It feels so far away right now. How we mix these experiences — traditions — into movement in a post-pandemic world is difficult but September, somehow, makes it all feel possible. All those feelings of nostalgia don’t drag us blindly into the past but present an opportunity to remember how to live.
So perhaps, despite myself, I can again rely on my ability to preserve a moment in time. Even during the pandemic September triggers a seasonal shift and my body starts performing its yearly routine. The familiarity of this urgent tradition is comforting. The coping mechanisms return: moments feel more pressing and nostalgic. I long to take back the days that I didn’t savor long enough and I begin freezing tomatoes.
I remember the first time I canned tomatoes I grew. Bringing flats of overripe tomatoes to Melissa’s house where she and her mother (who taught her) taught me to make canned salsa. The late September light catching in the steam off a boiling pot of canning jars. When we were done, we shared a glass of wine to the sound of lids popping in the kitchen, indicating a good seal.
Or the time Digory and I reduced red wine and added it to our sauce. We drank the rest of the bottle while water boiled from our sauce until the tomatoes were mahogany and thick. Learning time is often the best way to make something delicious. And those moments you spend chopping onions and garlic, picking basil off the stalk, you spent together and are now captured in what you consume.
I did a lot of digging this year. Life won’t be like it once was but perhaps we can start with some familiar steps, relying, for once, on our traditions — those good teachers.
To save September, it is best to save tomatoes— overripe on the vine. With simple steps they can transform us into something deep — even bold. The abundance can be turned into sauce that stores well in the freezer and is suitable only for the coldest of times, something to thaw later. Serving as a memory of what being warm, lush and unencumbered feels like.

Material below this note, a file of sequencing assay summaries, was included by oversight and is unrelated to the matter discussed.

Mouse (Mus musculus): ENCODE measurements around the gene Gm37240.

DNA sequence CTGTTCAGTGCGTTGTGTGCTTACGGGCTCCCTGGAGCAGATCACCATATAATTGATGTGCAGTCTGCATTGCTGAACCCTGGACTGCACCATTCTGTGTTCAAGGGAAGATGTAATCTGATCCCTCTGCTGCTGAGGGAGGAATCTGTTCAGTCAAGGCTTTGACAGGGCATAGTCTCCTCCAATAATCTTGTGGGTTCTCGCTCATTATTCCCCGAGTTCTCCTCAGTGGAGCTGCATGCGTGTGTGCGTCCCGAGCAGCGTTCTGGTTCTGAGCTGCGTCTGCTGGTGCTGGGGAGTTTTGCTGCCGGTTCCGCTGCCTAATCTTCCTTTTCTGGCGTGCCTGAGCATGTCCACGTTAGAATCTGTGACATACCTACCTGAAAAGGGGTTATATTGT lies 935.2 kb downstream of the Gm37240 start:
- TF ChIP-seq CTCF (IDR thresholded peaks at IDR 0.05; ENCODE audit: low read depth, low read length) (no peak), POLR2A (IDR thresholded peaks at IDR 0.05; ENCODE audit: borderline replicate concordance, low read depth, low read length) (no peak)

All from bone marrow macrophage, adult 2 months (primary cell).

The magic of a tomato is that it’s whole.
A tomato from the moment it’s picked, contains everything it needs to be delicious. I think the perfect tomato is one that sits softly in your palm, one that weighs enough to make the wrist aware of its need to support. One that is eaten ravenously like an apple.
When the sun still hangs high and warm in the sky but later afternoon imbues a deep sense of foreboding, it is time to gather tomatoes.
I am drawn to capture them all, tucking the especially delectable ones neatly wrapped in my warm layers in my backpack or wedged gently between the dashboard and windshield of the truck to give to friends. Later, watching their faces glow in the reflection of a Pineapple Premiere or smile as they cup a Brandywine close to their heart in gratitude.
A whole tomato does not need much to transform it into a delicious meal. Slicing a tomato with slabs of mozzarella, a basil leaf, a drizzle of olive oil and a sprinkle of salt is as satisfying a meal as a bowl of hearty pasta with tomato sauce.
In a year when gathering together for meals became off-limits, I trusted only in the wholeness of a tomato to convey a meal to a friend. What it means to eat together.
The tomato reminds me that bursting open with excitement, spilling my passion over everything — when it is ripe — is not required, but necessary. When the moment comes, I suggest you let it consume you; it’s well worth the release. Save restraint for cooking.
To freeze these tomatoes, I roughly chop them and roast in a deep baking dish with basil (if available), whole crushed cloves of garlic, salt and pepper, and a bay leaf at 450 degrees. I try to do this on a night when it’s cooler and roast as many tomatoes as possible. I roast them for hours, stirring occasionally, until the tomatoes have reduced in size by about half. If you care about seeds and skins you can remove those before roasting, which will also reduce the water content that needs to be cooked off. Once cooled, I fill old yogurt pints and place them in my freezer door, but plastic bags work well too.
I like to chop things as roughly as possible so when thawed they still resemble the plant they came from. In winter, when I begin simmering the frozen tomatoes back to life, usually to make the sauce (although just cooking the roasted tomatoes a bit longer and pureeing them is more than acceptable as a sauce), my kitchen is transformed. My house is filled with the essence of each ingredient. The tomatoes, of course, but also the dusty days of pulling garlic. The way it sticks to your skin. The sweetness of basil, reminding you of when the mornings were light. It’s like that one bite you save on your plate for last. But with tomato sauce you save it for six months.
By not doing much to the tomatoes now, you are allowing them to transform once more in your kitchen and tie up some loose ends from the summer.
Growing the vegetables is not easy. Nothing about getting to this point in this year has been easy, but now reliving the good parts in simple meals can be, at a time when something easy feels more palatable, manageable, digestible.